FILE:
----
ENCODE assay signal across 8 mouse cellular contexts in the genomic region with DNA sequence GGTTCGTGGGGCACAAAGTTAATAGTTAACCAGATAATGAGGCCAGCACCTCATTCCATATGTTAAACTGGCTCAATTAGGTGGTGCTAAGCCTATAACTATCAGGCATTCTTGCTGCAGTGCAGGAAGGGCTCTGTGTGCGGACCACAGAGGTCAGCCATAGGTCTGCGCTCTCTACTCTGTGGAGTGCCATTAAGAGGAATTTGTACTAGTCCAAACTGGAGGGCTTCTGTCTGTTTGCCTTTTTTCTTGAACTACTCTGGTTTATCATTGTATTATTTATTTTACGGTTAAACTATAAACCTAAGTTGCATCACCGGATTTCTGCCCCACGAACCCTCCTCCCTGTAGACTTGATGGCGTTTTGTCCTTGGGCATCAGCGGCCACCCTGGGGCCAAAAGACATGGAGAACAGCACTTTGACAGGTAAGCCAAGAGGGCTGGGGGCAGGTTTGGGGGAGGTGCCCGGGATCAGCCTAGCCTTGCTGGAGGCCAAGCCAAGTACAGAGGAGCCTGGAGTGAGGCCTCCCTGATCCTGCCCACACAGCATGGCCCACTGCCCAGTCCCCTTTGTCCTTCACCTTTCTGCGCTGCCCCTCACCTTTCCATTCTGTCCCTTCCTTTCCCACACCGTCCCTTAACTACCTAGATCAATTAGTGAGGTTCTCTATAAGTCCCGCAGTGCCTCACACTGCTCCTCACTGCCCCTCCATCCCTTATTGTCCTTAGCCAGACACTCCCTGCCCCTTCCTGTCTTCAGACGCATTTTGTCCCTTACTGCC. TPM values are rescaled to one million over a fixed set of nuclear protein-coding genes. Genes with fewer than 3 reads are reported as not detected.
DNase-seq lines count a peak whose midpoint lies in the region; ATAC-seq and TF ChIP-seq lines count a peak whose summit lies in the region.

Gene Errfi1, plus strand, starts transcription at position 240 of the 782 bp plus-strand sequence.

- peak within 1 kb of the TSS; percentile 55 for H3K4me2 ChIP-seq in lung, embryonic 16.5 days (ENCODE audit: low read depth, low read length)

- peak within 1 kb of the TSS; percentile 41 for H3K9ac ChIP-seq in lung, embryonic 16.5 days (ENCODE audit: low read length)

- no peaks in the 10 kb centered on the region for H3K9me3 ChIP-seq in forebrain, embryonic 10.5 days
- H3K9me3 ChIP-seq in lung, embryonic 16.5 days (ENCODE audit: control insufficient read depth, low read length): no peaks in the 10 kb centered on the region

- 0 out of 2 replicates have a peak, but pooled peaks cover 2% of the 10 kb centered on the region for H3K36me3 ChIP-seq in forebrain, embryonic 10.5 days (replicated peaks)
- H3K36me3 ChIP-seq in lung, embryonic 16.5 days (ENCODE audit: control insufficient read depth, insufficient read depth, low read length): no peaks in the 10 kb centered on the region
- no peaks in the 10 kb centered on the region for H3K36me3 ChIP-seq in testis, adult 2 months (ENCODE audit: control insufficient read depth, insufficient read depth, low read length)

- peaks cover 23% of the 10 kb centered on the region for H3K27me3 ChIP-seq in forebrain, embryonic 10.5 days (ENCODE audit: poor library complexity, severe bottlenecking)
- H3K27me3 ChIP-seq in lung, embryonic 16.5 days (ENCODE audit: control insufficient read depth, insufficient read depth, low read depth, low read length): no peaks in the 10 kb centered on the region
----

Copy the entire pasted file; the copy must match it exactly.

ENCODE assay signal across 8 mouse cellular contexts in the genomic region with DNA sequence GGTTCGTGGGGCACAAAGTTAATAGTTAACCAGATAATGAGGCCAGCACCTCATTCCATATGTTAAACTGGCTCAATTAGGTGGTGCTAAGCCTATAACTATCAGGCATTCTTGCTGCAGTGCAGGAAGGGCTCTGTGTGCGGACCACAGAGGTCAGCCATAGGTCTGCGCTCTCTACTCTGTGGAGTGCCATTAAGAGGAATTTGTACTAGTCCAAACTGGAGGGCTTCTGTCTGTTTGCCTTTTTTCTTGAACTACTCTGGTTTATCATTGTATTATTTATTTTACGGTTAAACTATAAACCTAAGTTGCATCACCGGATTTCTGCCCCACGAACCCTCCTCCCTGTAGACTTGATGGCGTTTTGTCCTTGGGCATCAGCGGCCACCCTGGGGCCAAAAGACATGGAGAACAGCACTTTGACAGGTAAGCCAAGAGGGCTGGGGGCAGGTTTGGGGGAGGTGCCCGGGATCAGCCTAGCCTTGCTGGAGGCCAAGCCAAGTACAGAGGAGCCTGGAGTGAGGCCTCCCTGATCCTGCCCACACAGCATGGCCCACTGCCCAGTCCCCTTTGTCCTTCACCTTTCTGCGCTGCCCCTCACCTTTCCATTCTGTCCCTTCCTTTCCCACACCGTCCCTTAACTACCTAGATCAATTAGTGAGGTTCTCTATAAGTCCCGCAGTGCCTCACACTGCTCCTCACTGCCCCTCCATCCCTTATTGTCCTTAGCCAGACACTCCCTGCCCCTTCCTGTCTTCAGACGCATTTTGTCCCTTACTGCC. TPM values are rescaled to one million over a fixed set of nuclear protein-coding genes. Genes with fewer than 3 reads are reported as not detected.
DNase-seq lines count a peak whose midpoint lies in the region; ATAC-seq and TF ChIP-seq lines count a peak whose summit lies in the region.

Gene Errfi1, plus strand, starts transcription at position 240 of the 782 bp plus-strand sequence.

- peak within 1 kb of the TSS; percentile 55 for H3K4me2 ChIP-seq in lung, embryonic 16.5 days (ENCODE audit: low read depth, low read length)

- peak within 1 kb of the TSS; percentile 41 for H3K9ac ChIP-seq in lung, embryonic 16.5 days (ENCODE audit: low read length)

- no peaks in the 10 kb centered on the region for H3K9me3 ChIP-seq in forebrain, embryonic 10.5 days
- H3K9me3 ChIP-seq in lung, embryonic 16.5 days (ENCODE audit: control insufficient read depth, low read length): no peaks in the 10 kb centered on the region

- 0 out of 2 replicates have a peak, but pooled peaks cover 2% of the 10 kb centered on the region for H3K36me3 ChIP-seq in forebrain, embryonic 10.5 days (replicated peaks)
- H3K36me3 ChIP-seq in lung, embryonic 16.5 days (ENCODE audit: control insufficient read depth, insufficient read depth, low read length): no peaks in the 10 kb centered on the region
- no peaks in the 10 kb centered on the region for H3K36me3 ChIP-seq in testis, adult 2 months (ENCODE audit: control insufficient read depth, insufficient read depth, low read length)

- peaks cover 23% of the 10 kb centered on the region for H3K27me3 ChIP-seq in forebrain, embryonic 10.5 days (ENCODE audit: poor library complexity, severe bottlenecking)
- H3K27me3 ChIP-seq in lung, embryonic 16.5 days (ENCODE audit: control insufficient read depth, insufficient read depth, low read depth, low read length): no peaks in the 10 kb centered on the region